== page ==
KUALA LUMPUR – Malaysia said Sunday that police had searched the homes of a missing airliner’s two pilots and were examining the captain’s home flight simulator, but warned against “jumping to conclusions”.
“Police searched the home of the pilot on Saturday, 15 March,” a statement by the transport ministry said, referring to Captain Zaharie Ahmad Shah, 53.
“Officers spoke to family members of the pilot and experts are examining the pilot’s flight simulator,” the ministry said.
The statement added: “On 15 March, the police also searched the home of the co-pilot.”
Fariq Abdul Hamid, 27, was co-pilot of Malaysian Airlines Flight 370, which vanished eight days ago, sparking a massive international search across a huge swathe of Asia.
Malaysian Prime Minister Najib Razak said on Saturday the plane appeared to have been deliberately diverted from its flight path after it dropped off radar. He said satellites continued to detect it for hours afterwards, an announcement which raised fears of a hijack or rogue action by pilots or crew.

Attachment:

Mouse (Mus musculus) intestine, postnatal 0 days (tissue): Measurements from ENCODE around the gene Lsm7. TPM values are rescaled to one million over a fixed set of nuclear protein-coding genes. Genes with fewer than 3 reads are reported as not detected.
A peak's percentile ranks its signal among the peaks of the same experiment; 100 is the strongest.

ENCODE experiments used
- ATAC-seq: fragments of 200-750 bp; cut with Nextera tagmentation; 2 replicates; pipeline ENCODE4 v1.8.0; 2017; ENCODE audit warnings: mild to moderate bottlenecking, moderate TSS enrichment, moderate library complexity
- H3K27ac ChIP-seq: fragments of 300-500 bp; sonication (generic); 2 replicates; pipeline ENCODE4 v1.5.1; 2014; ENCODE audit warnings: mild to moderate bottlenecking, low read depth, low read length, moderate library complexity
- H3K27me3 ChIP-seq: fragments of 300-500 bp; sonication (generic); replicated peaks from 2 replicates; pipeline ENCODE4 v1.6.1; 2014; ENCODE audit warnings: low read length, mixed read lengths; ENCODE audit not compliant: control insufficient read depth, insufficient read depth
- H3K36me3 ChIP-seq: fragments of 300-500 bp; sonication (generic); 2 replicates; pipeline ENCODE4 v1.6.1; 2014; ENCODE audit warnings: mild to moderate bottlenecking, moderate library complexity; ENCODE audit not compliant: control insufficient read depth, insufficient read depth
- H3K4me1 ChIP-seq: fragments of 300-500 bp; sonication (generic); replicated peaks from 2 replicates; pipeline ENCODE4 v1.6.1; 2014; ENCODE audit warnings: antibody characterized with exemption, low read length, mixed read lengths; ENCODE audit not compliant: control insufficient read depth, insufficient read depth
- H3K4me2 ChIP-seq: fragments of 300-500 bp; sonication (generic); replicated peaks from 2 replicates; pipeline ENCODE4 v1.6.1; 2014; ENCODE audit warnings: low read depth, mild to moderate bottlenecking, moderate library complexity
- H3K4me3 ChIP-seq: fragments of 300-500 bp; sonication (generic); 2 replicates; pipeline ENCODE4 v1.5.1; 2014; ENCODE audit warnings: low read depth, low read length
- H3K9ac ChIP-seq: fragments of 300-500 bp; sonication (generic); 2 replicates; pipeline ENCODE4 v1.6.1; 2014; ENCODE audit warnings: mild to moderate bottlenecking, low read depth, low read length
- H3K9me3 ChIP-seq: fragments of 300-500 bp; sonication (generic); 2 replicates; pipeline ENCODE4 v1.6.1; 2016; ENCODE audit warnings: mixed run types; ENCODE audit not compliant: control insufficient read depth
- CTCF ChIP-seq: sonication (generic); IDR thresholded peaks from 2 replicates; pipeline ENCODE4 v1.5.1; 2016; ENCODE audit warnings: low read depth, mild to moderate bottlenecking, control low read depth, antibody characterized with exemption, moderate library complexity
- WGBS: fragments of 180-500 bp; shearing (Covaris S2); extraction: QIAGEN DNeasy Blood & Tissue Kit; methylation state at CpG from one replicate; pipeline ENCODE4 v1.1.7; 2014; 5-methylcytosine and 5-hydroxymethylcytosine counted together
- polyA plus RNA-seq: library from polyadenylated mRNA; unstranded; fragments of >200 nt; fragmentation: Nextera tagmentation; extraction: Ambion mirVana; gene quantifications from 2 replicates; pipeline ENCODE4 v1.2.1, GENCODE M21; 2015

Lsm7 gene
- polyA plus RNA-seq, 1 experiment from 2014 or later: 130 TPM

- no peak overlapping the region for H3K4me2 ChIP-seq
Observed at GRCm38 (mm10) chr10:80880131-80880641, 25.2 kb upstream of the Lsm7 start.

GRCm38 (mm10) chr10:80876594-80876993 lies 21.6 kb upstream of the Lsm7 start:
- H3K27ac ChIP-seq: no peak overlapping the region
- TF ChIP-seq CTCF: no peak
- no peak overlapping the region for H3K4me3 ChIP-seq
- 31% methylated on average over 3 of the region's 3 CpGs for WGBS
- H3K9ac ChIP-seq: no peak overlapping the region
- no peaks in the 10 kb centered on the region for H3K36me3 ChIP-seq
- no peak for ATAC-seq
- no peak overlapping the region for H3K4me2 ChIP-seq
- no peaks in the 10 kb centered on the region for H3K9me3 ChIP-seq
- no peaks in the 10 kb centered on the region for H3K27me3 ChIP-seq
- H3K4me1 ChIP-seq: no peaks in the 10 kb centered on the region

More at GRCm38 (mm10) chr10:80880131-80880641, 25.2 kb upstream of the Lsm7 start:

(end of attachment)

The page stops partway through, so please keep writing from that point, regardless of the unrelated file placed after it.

The revelation has prompted fresh scrutiny of the two pilots.
Zaharie is said to have assembled his own complex flight simulator at home but nothing has emerged to cast suspicion on him.
The government statement said engineers who may have had contact with Malaysia Airlines Flight 370 before it took off on March 8 were also part of the probe into the missing jet, but called this “normal procedure” for such an event.
“We appeal to the public not to jump to conclusions regarding the police investigation,” it said.
It reiterated that all crew and passengers on board the flight were being investigated for possible leads. Nothing that suggests a motive had yet surfaced, it said.
The plane disappeared from civilian radar less than an hour into its journey from Kuala Lumpur to Beijing.
Najib also said investigators believe that systems relaying MH370’s location to air traffic control were manually switched off before the jet veered westward.
An Australian television program earlier broadcast an interview by a South African woman who alleged that she and a friend were invited into the cockpit of a 2011 flight co-piloted by Fariq, in breach of post-9/11 security rules.